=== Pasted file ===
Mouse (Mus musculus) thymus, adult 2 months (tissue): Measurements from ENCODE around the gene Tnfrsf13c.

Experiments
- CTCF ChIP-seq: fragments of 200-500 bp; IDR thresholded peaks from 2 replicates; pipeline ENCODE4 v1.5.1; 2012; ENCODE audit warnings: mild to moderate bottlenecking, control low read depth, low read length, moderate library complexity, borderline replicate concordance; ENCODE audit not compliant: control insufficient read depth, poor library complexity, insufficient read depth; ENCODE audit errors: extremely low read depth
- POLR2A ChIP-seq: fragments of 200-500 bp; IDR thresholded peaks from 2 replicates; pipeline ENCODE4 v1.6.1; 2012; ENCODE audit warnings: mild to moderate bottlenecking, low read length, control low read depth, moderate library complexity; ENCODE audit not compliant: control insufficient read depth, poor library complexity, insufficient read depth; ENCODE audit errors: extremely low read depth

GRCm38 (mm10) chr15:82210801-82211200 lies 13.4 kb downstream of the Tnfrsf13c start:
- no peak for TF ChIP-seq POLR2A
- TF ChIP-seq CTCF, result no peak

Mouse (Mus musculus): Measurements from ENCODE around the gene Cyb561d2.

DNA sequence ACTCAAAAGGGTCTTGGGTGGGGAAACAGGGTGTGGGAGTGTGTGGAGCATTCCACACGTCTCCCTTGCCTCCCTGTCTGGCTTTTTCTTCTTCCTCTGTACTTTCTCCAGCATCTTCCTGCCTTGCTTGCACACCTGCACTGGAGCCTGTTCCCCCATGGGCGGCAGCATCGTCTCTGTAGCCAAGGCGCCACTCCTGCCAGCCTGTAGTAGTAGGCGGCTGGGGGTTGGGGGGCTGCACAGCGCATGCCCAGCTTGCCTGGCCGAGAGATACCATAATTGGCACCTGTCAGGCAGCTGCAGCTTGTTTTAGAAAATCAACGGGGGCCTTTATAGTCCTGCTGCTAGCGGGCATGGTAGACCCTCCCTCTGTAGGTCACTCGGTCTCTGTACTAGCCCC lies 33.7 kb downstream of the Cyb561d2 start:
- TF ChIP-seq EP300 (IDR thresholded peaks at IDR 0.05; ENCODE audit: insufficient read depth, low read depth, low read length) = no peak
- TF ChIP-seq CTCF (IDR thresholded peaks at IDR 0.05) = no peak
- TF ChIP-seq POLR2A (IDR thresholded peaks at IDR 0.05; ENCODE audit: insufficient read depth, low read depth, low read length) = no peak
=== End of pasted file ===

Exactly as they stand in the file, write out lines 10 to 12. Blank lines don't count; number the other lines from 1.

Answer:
- TF ChIP-seq EP300 (IDR thresholded peaks at IDR 0.05; ENCODE audit: insufficient read depth, low read depth, low read length) = no peak
- TF ChIP-seq CTCF (IDR thresholded peaks at IDR 0.05) = no peak
- TF ChIP-seq POLR2A (IDR thresholded peaks at IDR 0.05; ENCODE audit: insufficient read depth, low read depth, low read length) = no peak